The opinion comes as Democratic presidential candidates Bernie Sanders and Elizabeth Warren dangle the prospect of forgiving some or all of the $1.5 trillion in outstanding education debt. Both candidates have also proposed free free college.

Moody's, however, think the effects of wholesale debt forgiveness at a macro level would be fairly muted.

"In the near term, we would expect student loan debt cancellation to yield a tax-cut-like stimulus to economic activity, contributing to a modest increase in household consumption and investment," said William Foster, the firm's senior credit analyst. "The magnitude of the stimulus would depend on the size of the debt relief and income level of the beneficiaries."

Comment: Voices from the other side:

Take 2

Ultimate deadlock of the existing system': 'Joker' artistically diagnoses modern world's ills

Joker billboard in Los Angeles, CA
© Reuters/Mario Anzuoni
A billboard advertising the film "Joker" is pictured in Los Angeles.
Seen as a potential validation for violent glory seekers, the 'Joker' movie turns out to be not an incitement for violence but a judgement on the modern political system's flaws, philosopher Slavoj Zizek says.

The much acclaimed Todd Phillips movie starring Joaquin Phoenix has received its fair share of criticism from almost everyone, from the woke community to the US Army, who all believed it could prompt some "evil" people to commit acts of violence.

Yet, the film's critics have apparently overlooked the underlying message of the movie, Zizek, the senior researcher at the Institute for Sociology and Philosophy at the University of Ljubljana, told RT, adding that it is not about some mentally-challenged person, but about the "hopelessness" of our "best ever" political order itself, which many still simply refuse to accept.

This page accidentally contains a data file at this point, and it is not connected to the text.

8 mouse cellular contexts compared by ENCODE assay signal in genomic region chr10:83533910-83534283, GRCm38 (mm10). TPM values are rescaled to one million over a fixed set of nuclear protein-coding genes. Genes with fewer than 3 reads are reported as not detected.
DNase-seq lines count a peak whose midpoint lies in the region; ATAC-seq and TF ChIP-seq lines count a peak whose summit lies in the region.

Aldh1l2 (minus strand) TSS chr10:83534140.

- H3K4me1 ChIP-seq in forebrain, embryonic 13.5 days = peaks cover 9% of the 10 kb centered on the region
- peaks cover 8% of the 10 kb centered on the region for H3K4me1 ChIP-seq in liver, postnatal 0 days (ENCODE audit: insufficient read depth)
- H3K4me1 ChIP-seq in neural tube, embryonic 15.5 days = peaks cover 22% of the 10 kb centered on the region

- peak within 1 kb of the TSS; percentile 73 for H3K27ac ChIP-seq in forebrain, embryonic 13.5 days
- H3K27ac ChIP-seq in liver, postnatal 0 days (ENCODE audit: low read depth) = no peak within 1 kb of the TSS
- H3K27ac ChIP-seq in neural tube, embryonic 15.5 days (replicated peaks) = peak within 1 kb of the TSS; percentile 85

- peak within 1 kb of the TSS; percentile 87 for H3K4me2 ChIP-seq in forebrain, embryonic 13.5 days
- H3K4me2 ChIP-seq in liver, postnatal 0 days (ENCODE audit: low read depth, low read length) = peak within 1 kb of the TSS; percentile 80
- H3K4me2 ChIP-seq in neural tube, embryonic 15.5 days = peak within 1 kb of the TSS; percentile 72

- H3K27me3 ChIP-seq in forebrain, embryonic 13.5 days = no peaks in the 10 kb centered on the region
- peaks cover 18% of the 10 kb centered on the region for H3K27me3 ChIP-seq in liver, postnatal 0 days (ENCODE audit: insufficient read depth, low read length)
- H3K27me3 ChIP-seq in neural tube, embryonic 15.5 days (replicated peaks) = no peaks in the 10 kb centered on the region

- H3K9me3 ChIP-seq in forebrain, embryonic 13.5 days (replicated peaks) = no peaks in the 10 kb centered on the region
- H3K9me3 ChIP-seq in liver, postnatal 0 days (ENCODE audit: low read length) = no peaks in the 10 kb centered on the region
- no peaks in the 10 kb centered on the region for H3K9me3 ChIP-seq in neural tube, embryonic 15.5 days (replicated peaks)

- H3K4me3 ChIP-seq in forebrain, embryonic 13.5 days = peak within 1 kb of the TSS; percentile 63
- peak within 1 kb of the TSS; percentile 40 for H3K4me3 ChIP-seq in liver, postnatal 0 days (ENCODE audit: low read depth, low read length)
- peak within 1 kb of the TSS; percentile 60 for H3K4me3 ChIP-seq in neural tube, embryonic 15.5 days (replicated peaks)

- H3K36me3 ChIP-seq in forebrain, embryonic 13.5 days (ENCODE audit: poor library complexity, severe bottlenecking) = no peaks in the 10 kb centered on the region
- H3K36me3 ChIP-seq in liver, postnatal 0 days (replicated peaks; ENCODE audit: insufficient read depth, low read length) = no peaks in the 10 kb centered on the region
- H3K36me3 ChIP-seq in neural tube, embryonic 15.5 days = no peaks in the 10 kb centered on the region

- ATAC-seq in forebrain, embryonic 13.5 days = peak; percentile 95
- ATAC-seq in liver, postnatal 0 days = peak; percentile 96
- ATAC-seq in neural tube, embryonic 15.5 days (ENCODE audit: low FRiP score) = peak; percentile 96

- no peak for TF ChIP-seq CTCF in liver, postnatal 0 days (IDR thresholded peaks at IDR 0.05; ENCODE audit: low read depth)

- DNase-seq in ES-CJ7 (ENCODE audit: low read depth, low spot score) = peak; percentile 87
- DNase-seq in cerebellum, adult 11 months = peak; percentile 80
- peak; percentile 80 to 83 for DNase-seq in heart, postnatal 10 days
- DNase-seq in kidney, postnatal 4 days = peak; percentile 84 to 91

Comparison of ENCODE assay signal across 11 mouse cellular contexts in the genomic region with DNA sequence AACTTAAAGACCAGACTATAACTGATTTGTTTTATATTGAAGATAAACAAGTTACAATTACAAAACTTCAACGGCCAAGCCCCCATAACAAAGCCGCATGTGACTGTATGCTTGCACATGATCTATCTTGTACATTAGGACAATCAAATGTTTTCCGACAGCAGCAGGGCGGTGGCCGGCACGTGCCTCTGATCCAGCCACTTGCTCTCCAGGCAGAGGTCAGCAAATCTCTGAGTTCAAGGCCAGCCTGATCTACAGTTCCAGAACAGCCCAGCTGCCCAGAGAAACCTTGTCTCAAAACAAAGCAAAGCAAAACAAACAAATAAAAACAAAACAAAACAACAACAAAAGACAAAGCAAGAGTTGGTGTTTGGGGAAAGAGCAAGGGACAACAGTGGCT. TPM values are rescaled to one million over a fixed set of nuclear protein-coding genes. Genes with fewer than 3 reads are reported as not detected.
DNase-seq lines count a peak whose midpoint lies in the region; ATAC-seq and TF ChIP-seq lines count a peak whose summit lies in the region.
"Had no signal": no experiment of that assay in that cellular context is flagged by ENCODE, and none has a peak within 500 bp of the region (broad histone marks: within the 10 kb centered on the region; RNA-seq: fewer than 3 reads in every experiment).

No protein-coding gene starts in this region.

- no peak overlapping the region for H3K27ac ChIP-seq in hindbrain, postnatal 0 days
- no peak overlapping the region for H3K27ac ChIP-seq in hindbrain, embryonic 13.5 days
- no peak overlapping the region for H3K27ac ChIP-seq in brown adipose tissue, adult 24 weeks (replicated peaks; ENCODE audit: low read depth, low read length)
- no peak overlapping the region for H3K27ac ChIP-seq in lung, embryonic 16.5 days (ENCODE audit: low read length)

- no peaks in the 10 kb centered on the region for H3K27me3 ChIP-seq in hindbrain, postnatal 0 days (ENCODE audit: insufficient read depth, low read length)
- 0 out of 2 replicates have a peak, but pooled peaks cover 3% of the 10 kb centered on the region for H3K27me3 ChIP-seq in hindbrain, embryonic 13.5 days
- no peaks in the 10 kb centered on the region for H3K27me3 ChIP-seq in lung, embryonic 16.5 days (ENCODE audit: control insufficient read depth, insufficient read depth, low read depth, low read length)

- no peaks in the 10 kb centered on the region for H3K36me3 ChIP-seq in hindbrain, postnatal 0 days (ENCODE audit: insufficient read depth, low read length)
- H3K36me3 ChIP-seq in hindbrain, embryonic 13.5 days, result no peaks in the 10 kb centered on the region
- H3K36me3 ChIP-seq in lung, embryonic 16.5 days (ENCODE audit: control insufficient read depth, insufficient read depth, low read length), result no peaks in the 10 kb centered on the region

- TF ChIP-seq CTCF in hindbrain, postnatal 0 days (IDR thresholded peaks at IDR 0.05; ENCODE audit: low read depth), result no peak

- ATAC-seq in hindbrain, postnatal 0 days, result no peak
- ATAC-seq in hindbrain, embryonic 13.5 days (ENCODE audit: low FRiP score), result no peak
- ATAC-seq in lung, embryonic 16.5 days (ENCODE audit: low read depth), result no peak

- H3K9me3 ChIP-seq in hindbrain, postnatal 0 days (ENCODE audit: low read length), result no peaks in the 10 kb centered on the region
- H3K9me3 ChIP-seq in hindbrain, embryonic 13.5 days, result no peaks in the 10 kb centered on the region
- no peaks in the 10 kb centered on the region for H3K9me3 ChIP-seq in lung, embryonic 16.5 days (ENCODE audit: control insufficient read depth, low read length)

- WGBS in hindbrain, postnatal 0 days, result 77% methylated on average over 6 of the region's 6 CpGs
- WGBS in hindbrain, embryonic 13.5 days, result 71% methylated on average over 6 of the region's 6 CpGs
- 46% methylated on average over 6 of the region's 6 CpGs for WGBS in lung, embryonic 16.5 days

Daily life has become a horror movie

We should congratulate Hollywood and the viewers on two things: that such a film that, let's face it, gives a very dark image of highly developed capitalism, a nightmarish image which led some critics to designate it a 'social horror film', came out. Usually, we have social films, which depict social problems, and then we have horror films. To bring these two genres together, it is only possible when many phenomena in our ordinary social life become phenomena which belong to horror films.

Comment: For more analysis on the the 'Joker', listen to the SOTT editors discuss the movie on a recent episode of Mind Matters: MindMatters: The Value And Relevance of Joker

See also: Leading neurocriminologist Adrian Raine considers Joker "a great educational tool"


'For the love of men' — A Review

boys play fight
A review of For the Love of Men: A New Vision for Mindful Masculinity by Liz Plank, St. Martin's Press (September 2019) 336 pages.
"There is no greater threat to humankind," Liz Plank announces on the first page of her book For the Love of Men, "Than our current definitions of masculinity." A bold claim. "Toxic masculinity," Plank claims, underpins vast amounts of suffering across the globe.

Lest this introduction lead one to expect an anti-male screed, Plank is at pains to insist that many of the victims of "toxic masculinity" are men themselves. Who could claim that masculinity cannot be problematic? Men are undeniably responsible for most of the rape and murder in the world, and suicide claims a disproportionate number of male lives. The male bias towards camouflaging vulnerability — expressed, for example, in men's disproportionate unwillingness to address potential health problems, be they mental or physical — was more adaptive when familial life depended on men getting up to work and fight every day of every week, but it is less so in our more comfortable times.

Social conservatives, meanwhile, may be surprised to find some common ground with Plank's emphasis on the importance of fathers playing a role in the lives of their children. She scorns egoistic promiscuity, and she identifies loneliness as one of the great scourges of our time, even if, regrettably, she reduces it to male reticence and ignores family breakdown and the decline in social capital.

Comment: See also: And check out SOTT radio's:


Massive fire ravages astronomy center in Ankara, Turkey